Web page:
Let’s say you’ve gathered a group of friends that are interested in starting a campaign. You have all your players and have delegated a Dungeon Master. You are all ready to start playing but you’ve run into a speed bump… “What should we all play as to maximize our chances of success?” Well, allow me to give you some guidance on the subject. Here’s a brief overview of what we’ll discuss:
- Nothing Must Be Perfect
- Talk with Your Dungeon Master and Fellow Players
- Establish Roles and Choose Classes
- Confirm Everyone Is Comfortable and Agrees Upon Their Position
- Don’t Be Afraid to Adapt
- Have Fun
Remember, Nothing Must Be Perfect
Before I continue any further, there is something you must understand. You may be looking for the perfect party, but no party is ever perfect. No matter how much planning or strategizing, if you have a proper Dungeon Master, they will always find a way to challenge your party. So, don’t stress out too much over obtaining the perfectly balanced party. If you do, it will take away from the experience and nobody wants that. Dungeons and Dragons is meant to be a fun game that should open your imagination and create unforgettable tales. Even if your party isn’t the most well balanced, the campaign can still be fun and successful.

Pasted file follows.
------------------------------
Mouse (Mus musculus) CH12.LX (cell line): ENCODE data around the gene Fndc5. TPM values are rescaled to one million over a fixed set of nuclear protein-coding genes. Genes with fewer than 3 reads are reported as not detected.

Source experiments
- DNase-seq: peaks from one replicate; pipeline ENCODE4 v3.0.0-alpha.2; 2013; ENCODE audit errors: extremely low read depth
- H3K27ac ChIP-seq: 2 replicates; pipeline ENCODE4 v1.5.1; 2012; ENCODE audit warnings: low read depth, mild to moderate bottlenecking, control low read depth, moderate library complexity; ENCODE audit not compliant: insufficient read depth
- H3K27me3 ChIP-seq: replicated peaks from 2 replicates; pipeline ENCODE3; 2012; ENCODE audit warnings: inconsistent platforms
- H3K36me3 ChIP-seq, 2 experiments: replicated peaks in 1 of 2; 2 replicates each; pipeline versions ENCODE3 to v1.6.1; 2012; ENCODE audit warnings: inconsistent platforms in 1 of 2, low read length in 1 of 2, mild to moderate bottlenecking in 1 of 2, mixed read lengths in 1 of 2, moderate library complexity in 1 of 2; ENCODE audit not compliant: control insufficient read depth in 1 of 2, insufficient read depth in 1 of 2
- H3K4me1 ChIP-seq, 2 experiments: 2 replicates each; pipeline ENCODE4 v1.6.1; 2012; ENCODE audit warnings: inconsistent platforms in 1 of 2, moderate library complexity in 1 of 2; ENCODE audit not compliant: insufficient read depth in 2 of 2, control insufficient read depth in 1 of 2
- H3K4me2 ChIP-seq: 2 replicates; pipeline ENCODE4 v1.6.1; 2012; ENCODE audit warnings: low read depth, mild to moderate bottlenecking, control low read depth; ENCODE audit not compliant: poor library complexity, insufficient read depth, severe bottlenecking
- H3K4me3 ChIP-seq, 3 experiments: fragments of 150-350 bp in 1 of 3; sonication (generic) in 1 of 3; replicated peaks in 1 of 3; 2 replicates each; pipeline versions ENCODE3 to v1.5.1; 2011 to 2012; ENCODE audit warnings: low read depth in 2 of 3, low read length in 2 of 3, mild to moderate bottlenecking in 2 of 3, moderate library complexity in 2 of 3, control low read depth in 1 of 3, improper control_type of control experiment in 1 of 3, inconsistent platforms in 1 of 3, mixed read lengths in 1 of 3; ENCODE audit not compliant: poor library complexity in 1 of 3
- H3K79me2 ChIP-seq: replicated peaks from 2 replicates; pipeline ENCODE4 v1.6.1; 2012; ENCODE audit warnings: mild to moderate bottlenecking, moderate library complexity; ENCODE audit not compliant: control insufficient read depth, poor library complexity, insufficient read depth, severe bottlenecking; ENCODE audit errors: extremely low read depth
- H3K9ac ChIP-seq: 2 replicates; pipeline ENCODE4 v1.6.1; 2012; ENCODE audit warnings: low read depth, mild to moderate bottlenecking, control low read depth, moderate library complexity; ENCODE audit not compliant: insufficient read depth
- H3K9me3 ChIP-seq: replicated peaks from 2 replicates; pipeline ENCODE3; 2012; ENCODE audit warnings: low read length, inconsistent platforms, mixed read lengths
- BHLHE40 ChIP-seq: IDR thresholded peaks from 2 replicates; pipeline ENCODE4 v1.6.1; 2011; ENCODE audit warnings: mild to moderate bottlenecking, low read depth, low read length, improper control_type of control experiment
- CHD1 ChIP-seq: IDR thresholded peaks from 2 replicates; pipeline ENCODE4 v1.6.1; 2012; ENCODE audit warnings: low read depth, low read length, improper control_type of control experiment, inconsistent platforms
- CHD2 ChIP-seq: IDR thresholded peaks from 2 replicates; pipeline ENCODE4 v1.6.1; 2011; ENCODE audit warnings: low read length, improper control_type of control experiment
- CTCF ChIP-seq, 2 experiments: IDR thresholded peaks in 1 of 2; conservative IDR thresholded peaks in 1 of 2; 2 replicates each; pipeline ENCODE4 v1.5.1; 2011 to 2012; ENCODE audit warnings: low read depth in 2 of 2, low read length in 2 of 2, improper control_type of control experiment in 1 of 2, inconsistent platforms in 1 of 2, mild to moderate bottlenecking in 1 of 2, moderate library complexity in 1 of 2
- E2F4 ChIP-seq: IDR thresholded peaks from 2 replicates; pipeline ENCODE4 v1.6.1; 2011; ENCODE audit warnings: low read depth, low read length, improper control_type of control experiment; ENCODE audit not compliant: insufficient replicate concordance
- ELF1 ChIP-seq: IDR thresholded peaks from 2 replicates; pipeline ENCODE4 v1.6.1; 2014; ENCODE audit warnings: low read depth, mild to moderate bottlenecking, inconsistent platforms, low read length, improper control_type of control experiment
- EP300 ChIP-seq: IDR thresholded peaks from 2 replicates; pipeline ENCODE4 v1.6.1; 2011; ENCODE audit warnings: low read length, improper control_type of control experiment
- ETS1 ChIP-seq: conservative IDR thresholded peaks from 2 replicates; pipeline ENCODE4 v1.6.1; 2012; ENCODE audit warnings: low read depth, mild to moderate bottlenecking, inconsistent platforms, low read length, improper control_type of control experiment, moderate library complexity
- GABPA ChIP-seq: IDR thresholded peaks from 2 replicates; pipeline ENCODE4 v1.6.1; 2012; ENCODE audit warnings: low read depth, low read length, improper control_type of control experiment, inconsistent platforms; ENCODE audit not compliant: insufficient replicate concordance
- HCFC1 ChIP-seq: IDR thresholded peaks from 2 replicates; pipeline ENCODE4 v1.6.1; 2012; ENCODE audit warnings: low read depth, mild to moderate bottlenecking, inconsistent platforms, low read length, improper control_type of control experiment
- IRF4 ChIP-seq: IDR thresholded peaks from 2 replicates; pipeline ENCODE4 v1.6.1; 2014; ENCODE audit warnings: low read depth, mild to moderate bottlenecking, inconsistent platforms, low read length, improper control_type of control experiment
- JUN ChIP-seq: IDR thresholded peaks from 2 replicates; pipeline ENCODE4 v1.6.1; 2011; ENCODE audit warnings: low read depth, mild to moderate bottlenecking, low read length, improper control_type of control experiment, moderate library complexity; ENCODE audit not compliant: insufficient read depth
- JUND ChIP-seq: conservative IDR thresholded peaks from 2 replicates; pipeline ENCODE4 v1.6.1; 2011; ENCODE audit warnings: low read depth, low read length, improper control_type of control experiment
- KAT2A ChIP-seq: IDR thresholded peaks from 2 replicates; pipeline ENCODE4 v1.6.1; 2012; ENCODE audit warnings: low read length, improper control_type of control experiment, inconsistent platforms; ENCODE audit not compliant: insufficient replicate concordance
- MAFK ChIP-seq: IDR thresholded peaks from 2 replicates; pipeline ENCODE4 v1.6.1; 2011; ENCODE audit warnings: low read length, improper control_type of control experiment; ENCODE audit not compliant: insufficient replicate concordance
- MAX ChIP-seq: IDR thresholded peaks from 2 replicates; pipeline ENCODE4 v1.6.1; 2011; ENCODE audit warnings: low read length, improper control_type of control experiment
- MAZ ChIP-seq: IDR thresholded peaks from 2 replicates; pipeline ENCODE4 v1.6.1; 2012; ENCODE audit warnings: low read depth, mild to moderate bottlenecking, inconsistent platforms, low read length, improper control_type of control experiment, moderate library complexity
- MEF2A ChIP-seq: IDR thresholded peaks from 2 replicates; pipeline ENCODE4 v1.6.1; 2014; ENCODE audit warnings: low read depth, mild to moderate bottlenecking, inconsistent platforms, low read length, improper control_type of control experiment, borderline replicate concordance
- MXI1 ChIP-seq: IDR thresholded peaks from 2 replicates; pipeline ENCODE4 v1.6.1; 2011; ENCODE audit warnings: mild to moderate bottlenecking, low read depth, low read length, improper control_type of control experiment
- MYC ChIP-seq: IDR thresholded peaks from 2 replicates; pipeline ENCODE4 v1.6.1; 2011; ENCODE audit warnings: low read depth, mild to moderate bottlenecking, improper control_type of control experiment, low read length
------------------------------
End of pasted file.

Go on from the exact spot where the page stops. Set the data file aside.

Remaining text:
Talk with Your Dungeon Master and Your Fellow Players
To begin the process of balancing a party, it is essential that you speak with everyone involved with the game. You must talk with your Dungeon Master to gauge a few things: How many players there are, what are their experience levels with Dungeons and Dragons, what kind of campaign should you all expect, how many are familiar with Role Play Games and the D20 system, what is each player interested in playing as? It would be best to have a gettogether with the group in its entirety to answer these questions. Perhaps going to a restaurant or coffee shop would be wise to help create an open atmosphere for discussion.
If you can find the answers to these questions, the whole process will go smoothly. You’ll be able to gauge everyone’s perspective accurately and find out where to begin. It will be easier to move in a direction that will be agreeable to all parties.
Establish Roles and Pick Classes